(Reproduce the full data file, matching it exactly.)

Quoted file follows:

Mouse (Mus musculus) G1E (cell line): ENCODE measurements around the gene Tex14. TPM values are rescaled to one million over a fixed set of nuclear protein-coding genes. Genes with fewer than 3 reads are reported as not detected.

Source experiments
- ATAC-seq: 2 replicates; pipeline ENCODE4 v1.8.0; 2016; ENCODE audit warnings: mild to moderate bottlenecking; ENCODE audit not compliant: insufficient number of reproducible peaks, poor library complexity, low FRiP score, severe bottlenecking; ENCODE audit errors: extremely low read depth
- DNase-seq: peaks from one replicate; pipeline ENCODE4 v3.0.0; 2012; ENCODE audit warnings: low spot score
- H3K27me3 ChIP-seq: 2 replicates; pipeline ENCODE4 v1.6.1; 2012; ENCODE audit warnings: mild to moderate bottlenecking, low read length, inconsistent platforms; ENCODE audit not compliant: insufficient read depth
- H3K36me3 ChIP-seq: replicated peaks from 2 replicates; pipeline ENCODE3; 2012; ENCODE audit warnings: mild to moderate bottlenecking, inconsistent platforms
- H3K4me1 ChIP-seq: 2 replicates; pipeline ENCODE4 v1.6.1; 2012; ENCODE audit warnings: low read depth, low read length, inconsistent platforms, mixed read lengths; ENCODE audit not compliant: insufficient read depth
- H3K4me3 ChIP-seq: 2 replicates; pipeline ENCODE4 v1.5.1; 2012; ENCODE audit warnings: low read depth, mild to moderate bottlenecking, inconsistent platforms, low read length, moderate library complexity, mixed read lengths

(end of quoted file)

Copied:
Mouse (Mus musculus) G1E (cell line): ENCODE measurements around the gene Tex14. TPM values are rescaled to one million over a fixed set of nuclear protein-coding genes. Genes with fewer than 3 reads are reported as not detected.

Source experiments
- ATAC-seq: 2 replicates; pipeline ENCODE4 v1.8.0; 2016; ENCODE audit warnings: mild to moderate bottlenecking; ENCODE audit not compliant: insufficient number of reproducible peaks, poor library complexity, low FRiP score, severe bottlenecking; ENCODE audit errors: extremely low read depth
- DNase-seq: peaks from one replicate; pipeline ENCODE4 v3.0.0; 2012; ENCODE audit warnings: low spot score
- H3K27me3 ChIP-seq: 2 replicates; pipeline ENCODE4 v1.6.1; 2012; ENCODE audit warnings: mild to moderate bottlenecking, low read length, inconsistent platforms; ENCODE audit not compliant: insufficient read depth
- H3K36me3 ChIP-seq: replicated peaks from 2 replicates; pipeline ENCODE3; 2012; ENCODE audit warnings: mild to moderate bottlenecking, inconsistent platforms
- H3K4me1 ChIP-seq: 2 replicates; pipeline ENCODE4 v1.6.1; 2012; ENCODE audit warnings: low read depth, low read length, inconsistent platforms, mixed read lengths; ENCODE audit not compliant: insufficient read depth
- H3K4me3 ChIP-seq: 2 replicates; pipeline ENCODE4 v1.5.1; 2012; ENCODE audit warnings: low read depth, mild to moderate bottlenecking, inconsistent platforms, low read length, moderate library complexity, mixed read lengths